The Langston Hughes Library • Haley Farm • Clinton, Tennessee
Haley Farm • Cantilever Barn
The Langston Hughes Library is a private, non-circulating, 5,000 volume reference collection and reading room. It is used by children’s advocates, spiritual leaders, educators, civil rights leaders, authors, illustrators, publishers, scholars, teachers, librarians and students who come to Haley Farm for training, leadership development, reflection and inspiration. The reading room is named after acclaimed poet and novelist Dr. Maya Angelou and renowned historian Dr. John Hope Franklin. A sitting area is dedicated to civil rights heroine Rosa Parks.
The library was dedicated on March 19, 1999. Among the many distinguished guests present at the dedication were Dr. Maya Angelou, First Lady Hillary Rodham Clinton, Dr. John Hope Franklin, Nobel Laureate Toni Morrison, and United States Poet Laureate Rita Dove.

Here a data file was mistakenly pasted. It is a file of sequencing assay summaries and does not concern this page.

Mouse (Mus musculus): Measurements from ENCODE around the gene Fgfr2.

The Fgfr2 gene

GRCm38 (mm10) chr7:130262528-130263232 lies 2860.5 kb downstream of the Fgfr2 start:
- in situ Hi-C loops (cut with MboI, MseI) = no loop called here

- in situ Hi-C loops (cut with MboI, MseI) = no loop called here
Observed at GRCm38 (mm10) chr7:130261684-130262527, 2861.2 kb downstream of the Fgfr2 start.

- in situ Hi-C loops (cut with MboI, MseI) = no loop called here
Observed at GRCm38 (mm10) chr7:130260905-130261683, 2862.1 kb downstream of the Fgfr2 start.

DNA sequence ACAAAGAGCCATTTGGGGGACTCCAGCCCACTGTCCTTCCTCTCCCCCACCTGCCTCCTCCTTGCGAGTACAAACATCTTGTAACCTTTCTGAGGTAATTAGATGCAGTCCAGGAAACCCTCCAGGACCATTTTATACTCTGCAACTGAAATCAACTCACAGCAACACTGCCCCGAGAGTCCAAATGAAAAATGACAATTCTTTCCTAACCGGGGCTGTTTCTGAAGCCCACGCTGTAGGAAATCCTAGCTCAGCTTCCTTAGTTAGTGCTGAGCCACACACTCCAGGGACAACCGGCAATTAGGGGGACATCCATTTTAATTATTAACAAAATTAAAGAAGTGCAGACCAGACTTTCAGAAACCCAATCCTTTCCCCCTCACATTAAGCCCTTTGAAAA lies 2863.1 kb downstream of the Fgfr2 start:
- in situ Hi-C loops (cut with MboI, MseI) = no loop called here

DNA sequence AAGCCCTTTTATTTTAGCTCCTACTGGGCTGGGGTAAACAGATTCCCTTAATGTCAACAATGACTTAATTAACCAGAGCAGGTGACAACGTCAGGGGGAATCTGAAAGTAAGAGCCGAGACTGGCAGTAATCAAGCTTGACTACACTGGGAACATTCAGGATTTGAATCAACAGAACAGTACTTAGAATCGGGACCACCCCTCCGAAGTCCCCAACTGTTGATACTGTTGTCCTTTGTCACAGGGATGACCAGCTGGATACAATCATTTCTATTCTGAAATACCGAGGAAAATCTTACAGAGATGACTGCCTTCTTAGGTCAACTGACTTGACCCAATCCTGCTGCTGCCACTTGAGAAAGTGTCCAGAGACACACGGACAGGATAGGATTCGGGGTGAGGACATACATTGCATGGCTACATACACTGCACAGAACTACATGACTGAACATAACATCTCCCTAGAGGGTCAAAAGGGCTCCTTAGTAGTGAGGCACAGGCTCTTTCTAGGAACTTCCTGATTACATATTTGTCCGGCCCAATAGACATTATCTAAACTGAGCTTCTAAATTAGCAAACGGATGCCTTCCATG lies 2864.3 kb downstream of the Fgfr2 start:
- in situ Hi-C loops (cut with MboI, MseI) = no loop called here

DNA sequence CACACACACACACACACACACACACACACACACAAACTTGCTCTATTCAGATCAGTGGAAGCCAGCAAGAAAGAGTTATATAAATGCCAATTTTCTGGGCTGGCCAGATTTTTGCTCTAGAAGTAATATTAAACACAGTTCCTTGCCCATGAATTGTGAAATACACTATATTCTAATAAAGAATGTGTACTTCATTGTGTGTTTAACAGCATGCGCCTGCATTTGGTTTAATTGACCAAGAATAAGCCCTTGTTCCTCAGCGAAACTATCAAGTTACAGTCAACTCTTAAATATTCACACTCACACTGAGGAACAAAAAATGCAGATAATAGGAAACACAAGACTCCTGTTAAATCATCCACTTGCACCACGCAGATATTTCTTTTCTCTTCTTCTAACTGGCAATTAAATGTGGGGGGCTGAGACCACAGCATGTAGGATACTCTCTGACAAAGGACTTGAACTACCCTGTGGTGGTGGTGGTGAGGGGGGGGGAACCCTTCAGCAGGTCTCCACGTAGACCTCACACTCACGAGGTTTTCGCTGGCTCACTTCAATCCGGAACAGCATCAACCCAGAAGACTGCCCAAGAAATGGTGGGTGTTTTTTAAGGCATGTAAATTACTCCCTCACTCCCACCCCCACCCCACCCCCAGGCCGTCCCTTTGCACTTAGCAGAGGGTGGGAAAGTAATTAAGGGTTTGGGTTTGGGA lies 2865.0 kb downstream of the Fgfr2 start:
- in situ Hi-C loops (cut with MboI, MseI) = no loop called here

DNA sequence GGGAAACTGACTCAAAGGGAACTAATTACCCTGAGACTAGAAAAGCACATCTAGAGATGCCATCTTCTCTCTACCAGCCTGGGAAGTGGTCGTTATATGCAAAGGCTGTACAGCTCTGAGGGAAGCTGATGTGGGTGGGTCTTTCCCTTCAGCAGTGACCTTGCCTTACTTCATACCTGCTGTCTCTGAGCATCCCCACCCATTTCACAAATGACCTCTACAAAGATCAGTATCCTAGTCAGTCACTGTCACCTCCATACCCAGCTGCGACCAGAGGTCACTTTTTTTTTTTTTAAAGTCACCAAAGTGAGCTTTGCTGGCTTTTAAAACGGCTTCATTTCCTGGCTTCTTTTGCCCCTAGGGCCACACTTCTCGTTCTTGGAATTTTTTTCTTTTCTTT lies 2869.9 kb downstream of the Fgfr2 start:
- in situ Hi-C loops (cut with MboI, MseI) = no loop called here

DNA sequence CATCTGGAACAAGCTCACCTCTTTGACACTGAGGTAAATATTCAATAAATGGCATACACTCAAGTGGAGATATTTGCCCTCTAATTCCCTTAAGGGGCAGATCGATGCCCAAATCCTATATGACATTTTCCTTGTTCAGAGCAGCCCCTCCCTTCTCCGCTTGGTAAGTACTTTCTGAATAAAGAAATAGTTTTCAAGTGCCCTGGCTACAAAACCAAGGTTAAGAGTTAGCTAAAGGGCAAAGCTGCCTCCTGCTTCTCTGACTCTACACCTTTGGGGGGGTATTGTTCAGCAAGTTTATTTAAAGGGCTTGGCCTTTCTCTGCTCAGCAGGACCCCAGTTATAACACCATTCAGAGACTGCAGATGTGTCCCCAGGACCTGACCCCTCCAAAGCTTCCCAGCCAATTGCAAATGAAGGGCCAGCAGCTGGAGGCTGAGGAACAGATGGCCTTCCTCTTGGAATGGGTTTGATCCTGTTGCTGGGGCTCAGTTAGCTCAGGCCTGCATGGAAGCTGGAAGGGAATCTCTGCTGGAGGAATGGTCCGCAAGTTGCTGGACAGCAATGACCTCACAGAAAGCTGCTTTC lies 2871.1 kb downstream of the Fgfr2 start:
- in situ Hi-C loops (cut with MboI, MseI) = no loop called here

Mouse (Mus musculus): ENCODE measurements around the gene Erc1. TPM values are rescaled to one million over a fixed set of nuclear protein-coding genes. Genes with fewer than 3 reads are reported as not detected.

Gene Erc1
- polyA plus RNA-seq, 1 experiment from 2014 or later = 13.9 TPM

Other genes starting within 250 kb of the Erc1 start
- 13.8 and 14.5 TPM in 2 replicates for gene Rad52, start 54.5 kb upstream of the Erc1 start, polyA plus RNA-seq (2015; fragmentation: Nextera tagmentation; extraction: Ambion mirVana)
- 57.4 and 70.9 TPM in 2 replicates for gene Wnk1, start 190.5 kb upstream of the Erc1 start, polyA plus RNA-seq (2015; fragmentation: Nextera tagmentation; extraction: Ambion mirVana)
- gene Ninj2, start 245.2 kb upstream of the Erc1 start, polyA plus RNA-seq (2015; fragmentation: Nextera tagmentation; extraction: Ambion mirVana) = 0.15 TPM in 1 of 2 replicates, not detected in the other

The Library’s collection includes strong holdings in the following subjects areas: children’s literature by authors and illustrators of African descent and about the Black experience; child advocacy; African American culture, fine arts, history, and literature; spirituality; the Civil Rights Movement with particular attention to the role of women; and the history of non-violent social protest.
In addition, the library includes the John Hope Franklin–Maya Angelou reading room, a Mrs. Rosa Parks sitting area, and a meeting room which can accommodate 75 individuals. Young people and all who come to Haley Farm for training and fellowship and able to conduct research; read about and meditate on great heroes, heroines, writers, and thinkers; and be exposed to the best quality children’s literature by authors and illustrators of African descent and on Black experiences.
Riggio-Lynch Interfaith Chapel • Haley Farm • Clinton, Tennessee